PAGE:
DOJ Partners with OSHA, MSHA
The Justice Department's Environment and Natural Resources Division will work with the Department of Labor and U.S. attorneys for a broader look at environmental and workplace safety crimes, the agencies announced.
Saying the goal is to prevent and deter crimes that put the lives and the health of workers at risk, the Departments of Justice and Labor announced Dec. 17 they will join forces to more effectively prosecute such crimes. DOJ's Environment and Natural Resources Division and U.S. Attorney's offices will work with OSHA and MSHA, as well as DOL's Wage and Hour Division, to investigate and prosecute worker endangerment violations.
"On an average day in America, 13 workers die on the job, thousands are injured, and 150 succumb to diseases they obtained from exposure to carcinogens and other toxic and hazardous substances while they worked," said Deputy Attorney General Sally Quillian Yates. "Given the troubling statistics on workplace deaths and injuries, the Department of Justice is redoubling its efforts to hold accountable those who unlawfully jeopardize workers' health and safety."
"Safety and security in the workplace are a shared commitment. Workplace injuries and illnesses cause an enormous amount of physical, financial, and emotional hardship for workers and their families and underscore the urgent need for employers to provide a safe workplace for their employees," said Department of Labor Deputy Secretary Chris Lu. "Today's announcement demonstrates a renewed commitment by both the Department of Labor and the Department of Justice to utilize criminal prosecution as an enforcement tool to protect the health and safety of workers."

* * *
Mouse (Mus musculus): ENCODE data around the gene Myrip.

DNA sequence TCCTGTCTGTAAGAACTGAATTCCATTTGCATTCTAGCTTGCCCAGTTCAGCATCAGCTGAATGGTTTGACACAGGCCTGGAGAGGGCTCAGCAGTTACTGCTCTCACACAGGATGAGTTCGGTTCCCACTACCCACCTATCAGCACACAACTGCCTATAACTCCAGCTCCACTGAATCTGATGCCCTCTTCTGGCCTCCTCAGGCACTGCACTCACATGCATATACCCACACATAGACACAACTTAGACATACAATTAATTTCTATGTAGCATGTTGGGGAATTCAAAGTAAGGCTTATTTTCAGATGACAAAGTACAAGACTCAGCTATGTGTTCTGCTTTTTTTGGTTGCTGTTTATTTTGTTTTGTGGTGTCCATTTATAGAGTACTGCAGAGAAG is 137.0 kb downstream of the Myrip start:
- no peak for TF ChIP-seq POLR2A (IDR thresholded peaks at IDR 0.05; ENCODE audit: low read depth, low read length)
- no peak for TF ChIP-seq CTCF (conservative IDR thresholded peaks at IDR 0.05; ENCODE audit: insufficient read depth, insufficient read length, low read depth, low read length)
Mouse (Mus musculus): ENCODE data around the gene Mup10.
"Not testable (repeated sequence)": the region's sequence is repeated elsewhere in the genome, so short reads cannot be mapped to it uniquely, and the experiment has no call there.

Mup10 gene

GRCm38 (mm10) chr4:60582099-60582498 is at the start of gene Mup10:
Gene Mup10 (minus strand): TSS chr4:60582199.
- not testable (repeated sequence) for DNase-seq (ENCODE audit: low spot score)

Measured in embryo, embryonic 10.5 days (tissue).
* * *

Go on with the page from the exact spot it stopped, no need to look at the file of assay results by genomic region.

Yates send a memo Dec. 17 to all 93 U.S. attorneys nationwide urging them to have their prosecutors work with the Environmental Crimes Section in pursuing worker endangerment violations. Although the worker safety statutes generally provide for no more than misdemeanor penalties, DOJ is encouraging prosecutors to consider using Title 18 and environmental offenses, when they occur in conjunction with worker safety crimes, to enhance the penalties and thus increase deterrence, according to DOJ, which reported the statutes included in this plan are the Occupational Safety and Health Act, the Migrant and Seasonal Agricultural Worker Protection Act, and the Mine Safety and Health Act.
The announcement cited a past collaborative prosecution that safety professionals are sure to remember: the prosecution of McWane and a division, Atlantic States Cast Iron Pipe. After a seven-month trial, Atlantic States and four of its managers were convicted of felony environmental crimes, with the individuals sentenced to incarceration for terms ranging from six months to 70 months, according to DOJ.